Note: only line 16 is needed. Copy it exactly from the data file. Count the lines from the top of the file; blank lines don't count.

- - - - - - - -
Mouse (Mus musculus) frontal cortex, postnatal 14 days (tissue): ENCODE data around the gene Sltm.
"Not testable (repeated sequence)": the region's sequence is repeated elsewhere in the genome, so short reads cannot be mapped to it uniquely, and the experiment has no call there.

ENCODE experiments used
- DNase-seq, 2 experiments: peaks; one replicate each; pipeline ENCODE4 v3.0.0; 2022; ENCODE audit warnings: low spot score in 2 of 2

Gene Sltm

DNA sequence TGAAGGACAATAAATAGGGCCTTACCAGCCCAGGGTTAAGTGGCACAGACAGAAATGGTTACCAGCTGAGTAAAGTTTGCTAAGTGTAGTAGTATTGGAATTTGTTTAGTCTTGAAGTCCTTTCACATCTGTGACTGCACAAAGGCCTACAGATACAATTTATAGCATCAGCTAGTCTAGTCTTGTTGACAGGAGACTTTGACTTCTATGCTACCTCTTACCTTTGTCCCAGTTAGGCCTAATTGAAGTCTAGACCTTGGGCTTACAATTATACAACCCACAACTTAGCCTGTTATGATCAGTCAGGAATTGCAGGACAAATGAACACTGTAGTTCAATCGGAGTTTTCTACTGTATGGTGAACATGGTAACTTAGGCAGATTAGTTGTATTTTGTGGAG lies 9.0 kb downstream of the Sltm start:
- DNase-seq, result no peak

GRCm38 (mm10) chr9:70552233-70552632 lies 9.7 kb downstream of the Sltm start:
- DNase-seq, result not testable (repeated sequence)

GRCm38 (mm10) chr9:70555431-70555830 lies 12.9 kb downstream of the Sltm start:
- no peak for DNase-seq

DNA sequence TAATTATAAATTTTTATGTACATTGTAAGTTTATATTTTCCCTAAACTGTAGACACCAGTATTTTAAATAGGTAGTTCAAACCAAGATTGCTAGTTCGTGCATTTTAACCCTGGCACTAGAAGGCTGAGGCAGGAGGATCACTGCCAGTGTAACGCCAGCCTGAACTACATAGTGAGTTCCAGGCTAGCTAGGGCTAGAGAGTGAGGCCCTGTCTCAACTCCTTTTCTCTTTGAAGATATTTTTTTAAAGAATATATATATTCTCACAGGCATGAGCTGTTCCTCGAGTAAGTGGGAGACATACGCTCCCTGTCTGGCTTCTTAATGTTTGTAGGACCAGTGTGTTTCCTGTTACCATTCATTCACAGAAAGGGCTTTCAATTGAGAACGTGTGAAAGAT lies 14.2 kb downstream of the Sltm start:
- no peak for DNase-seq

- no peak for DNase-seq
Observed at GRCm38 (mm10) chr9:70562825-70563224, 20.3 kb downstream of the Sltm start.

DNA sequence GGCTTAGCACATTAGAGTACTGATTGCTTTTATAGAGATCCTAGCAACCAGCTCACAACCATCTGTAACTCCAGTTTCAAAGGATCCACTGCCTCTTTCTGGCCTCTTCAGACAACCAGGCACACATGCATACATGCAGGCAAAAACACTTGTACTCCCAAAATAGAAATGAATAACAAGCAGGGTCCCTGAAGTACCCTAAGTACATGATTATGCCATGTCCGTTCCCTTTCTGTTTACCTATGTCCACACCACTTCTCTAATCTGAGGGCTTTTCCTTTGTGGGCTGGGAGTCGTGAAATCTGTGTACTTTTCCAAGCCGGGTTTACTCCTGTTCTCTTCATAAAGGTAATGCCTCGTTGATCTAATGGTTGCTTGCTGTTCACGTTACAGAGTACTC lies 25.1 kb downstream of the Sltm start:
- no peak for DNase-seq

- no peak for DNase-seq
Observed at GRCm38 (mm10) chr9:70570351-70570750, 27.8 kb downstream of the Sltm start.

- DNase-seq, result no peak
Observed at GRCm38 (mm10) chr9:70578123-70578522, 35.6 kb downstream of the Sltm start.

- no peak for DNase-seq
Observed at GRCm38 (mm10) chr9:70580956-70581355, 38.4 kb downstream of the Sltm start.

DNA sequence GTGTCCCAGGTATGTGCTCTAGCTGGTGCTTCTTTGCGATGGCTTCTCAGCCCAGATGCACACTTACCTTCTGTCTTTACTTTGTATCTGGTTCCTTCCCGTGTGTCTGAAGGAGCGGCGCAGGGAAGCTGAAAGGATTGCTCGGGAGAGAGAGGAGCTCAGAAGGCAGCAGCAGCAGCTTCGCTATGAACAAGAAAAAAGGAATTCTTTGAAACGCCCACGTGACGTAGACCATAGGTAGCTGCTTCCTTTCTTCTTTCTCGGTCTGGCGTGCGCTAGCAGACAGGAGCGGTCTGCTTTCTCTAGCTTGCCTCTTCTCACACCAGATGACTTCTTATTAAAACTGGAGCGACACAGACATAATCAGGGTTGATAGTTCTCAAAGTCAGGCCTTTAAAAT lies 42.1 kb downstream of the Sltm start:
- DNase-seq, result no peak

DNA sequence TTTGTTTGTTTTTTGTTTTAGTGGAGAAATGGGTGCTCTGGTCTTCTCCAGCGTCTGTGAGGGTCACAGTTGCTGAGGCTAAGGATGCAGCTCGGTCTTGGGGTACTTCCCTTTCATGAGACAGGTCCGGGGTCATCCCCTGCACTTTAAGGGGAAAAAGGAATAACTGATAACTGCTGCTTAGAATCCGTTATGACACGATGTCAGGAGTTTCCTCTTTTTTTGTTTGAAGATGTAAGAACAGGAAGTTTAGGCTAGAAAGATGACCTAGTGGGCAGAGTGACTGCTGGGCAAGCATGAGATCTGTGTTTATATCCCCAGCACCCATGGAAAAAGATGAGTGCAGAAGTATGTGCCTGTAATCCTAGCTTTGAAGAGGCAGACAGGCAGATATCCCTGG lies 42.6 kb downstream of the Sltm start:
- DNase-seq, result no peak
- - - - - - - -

DNA sequence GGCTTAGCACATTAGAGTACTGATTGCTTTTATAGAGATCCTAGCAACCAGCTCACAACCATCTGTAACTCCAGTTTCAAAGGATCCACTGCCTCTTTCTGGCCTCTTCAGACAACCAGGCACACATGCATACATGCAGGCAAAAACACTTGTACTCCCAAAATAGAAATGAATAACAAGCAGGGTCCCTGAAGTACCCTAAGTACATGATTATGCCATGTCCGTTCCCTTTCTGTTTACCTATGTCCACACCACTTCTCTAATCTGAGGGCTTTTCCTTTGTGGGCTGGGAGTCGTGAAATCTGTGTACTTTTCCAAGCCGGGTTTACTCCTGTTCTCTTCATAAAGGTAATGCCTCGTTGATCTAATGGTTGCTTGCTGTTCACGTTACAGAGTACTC lies 25.1 kb downstream of the Sltm start: